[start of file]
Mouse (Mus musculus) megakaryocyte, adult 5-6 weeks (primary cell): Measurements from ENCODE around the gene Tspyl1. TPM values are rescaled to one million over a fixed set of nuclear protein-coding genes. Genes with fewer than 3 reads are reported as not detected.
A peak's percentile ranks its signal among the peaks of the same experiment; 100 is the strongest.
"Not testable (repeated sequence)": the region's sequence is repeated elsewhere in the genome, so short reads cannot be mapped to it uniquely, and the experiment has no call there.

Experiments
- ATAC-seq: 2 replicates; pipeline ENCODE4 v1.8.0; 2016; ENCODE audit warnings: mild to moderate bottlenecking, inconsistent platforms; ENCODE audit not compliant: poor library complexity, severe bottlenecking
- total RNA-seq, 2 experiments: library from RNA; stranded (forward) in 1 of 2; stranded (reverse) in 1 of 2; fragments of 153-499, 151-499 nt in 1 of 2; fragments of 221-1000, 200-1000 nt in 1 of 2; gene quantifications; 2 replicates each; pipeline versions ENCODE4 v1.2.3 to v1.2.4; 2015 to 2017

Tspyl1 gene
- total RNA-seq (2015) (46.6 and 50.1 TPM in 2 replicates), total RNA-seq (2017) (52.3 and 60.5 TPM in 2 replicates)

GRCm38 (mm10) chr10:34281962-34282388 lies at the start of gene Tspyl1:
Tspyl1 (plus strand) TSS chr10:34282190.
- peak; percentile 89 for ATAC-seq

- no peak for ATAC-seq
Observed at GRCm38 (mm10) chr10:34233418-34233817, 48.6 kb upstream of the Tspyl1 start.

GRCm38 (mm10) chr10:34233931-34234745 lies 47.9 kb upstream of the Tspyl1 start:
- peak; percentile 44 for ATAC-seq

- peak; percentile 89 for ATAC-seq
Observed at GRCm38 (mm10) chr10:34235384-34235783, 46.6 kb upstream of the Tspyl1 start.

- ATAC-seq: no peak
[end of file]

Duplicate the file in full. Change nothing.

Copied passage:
Mouse (Mus musculus) megakaryocyte, adult 5-6 weeks (primary cell): Measurements from ENCODE around the gene Tspyl1. TPM values are rescaled to one million over a fixed set of nuclear protein-coding genes. Genes with fewer than 3 reads are reported as not detected.
A peak's percentile ranks its signal among the peaks of the same experiment; 100 is the strongest.
"Not testable (repeated sequence)": the region's sequence is repeated elsewhere in the genome, so short reads cannot be mapped to it uniquely, and the experiment has no call there.

Experiments
- ATAC-seq: 2 replicates; pipeline ENCODE4 v1.8.0; 2016; ENCODE audit warnings: mild to moderate bottlenecking, inconsistent platforms; ENCODE audit not compliant: poor library complexity, severe bottlenecking
- total RNA-seq, 2 experiments: library from RNA; stranded (forward) in 1 of 2; stranded (reverse) in 1 of 2; fragments of 153-499, 151-499 nt in 1 of 2; fragments of 221-1000, 200-1000 nt in 1 of 2; gene quantifications; 2 replicates each; pipeline versions ENCODE4 v1.2.3 to v1.2.4; 2015 to 2017

Tspyl1 gene
- total RNA-seq (2015) (46.6 and 50.1 TPM in 2 replicates), total RNA-seq (2017) (52.3 and 60.5 TPM in 2 replicates)

GRCm38 (mm10) chr10:34281962-34282388 lies at the start of gene Tspyl1:
Tspyl1 (plus strand) TSS chr10:34282190.
- peak; percentile 89 for ATAC-seq

- no peak for ATAC-seq
Observed at GRCm38 (mm10) chr10:34233418-34233817, 48.6 kb upstream of the Tspyl1 start.

GRCm38 (mm10) chr10:34233931-34234745 lies 47.9 kb upstream of the Tspyl1 start:
- peak; percentile 44 for ATAC-seq

- peak; percentile 89 for ATAC-seq
Observed at GRCm38 (mm10) chr10:34235384-34235783, 46.6 kb upstream of the Tspyl1 start.

- ATAC-seq: no peak